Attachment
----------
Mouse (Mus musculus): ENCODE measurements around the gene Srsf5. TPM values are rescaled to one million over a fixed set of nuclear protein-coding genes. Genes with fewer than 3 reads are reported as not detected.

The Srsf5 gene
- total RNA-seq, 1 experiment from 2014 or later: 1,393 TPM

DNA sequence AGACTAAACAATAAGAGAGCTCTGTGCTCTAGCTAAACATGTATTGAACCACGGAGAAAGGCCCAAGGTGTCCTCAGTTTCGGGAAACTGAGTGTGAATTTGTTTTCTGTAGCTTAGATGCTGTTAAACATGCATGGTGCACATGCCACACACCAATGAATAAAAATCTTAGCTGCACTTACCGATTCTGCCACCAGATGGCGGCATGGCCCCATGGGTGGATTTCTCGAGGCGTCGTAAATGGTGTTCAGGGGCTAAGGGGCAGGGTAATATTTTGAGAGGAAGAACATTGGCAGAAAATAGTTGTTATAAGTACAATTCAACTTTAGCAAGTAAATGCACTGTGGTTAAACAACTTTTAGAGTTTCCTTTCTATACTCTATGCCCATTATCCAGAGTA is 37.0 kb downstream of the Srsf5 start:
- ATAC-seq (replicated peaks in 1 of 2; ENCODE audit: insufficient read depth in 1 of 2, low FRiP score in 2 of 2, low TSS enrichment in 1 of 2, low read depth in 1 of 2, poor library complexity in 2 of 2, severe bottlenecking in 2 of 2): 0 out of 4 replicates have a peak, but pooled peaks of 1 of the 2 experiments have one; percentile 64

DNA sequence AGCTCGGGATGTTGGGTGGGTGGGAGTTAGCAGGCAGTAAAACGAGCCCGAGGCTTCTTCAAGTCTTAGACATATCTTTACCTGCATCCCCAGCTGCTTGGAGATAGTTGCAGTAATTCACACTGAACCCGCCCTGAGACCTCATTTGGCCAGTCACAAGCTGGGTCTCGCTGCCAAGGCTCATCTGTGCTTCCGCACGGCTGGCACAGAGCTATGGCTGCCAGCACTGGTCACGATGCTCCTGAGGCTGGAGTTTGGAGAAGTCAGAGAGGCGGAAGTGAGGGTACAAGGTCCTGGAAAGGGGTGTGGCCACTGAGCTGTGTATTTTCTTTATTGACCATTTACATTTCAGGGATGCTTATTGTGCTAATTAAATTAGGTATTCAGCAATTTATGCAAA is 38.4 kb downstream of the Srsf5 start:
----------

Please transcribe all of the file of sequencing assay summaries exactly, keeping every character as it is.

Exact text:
Mouse (Mus musculus): ENCODE measurements around the gene Srsf5. TPM values are rescaled to one million over a fixed set of nuclear protein-coding genes. Genes with fewer than 3 reads are reported as not detected.

The Srsf5 gene
- total RNA-seq, 1 experiment from 2014 or later: 1,393 TPM

DNA sequence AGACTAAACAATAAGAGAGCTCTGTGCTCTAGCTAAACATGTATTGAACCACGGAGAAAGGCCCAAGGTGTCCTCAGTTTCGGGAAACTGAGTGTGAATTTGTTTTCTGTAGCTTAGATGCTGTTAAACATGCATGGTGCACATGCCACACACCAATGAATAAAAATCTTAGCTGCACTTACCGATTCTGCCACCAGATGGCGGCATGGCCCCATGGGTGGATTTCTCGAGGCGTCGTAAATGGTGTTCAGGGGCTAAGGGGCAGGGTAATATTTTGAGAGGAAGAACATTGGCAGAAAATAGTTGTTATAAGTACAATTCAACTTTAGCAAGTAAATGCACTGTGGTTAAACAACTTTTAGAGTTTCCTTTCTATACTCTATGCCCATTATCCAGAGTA is 37.0 kb downstream of the Srsf5 start:
- ATAC-seq (replicated peaks in 1 of 2; ENCODE audit: insufficient read depth in 1 of 2, low FRiP score in 2 of 2, low TSS enrichment in 1 of 2, low read depth in 1 of 2, poor library complexity in 2 of 2, severe bottlenecking in 2 of 2): 0 out of 4 replicates have a peak, but pooled peaks of 1 of the 2 experiments have one; percentile 64

DNA sequence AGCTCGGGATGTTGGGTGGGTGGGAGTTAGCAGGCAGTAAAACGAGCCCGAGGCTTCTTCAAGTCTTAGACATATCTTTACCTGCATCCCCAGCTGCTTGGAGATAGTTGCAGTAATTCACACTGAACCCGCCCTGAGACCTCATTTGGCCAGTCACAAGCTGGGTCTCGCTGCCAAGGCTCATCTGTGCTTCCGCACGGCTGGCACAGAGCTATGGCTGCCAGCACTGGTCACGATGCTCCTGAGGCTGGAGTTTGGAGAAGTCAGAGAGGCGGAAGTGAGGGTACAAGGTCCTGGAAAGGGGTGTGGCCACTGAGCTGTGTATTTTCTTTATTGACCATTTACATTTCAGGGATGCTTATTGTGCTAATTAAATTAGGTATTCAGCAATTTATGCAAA is 38.4 kb downstream of the Srsf5 start: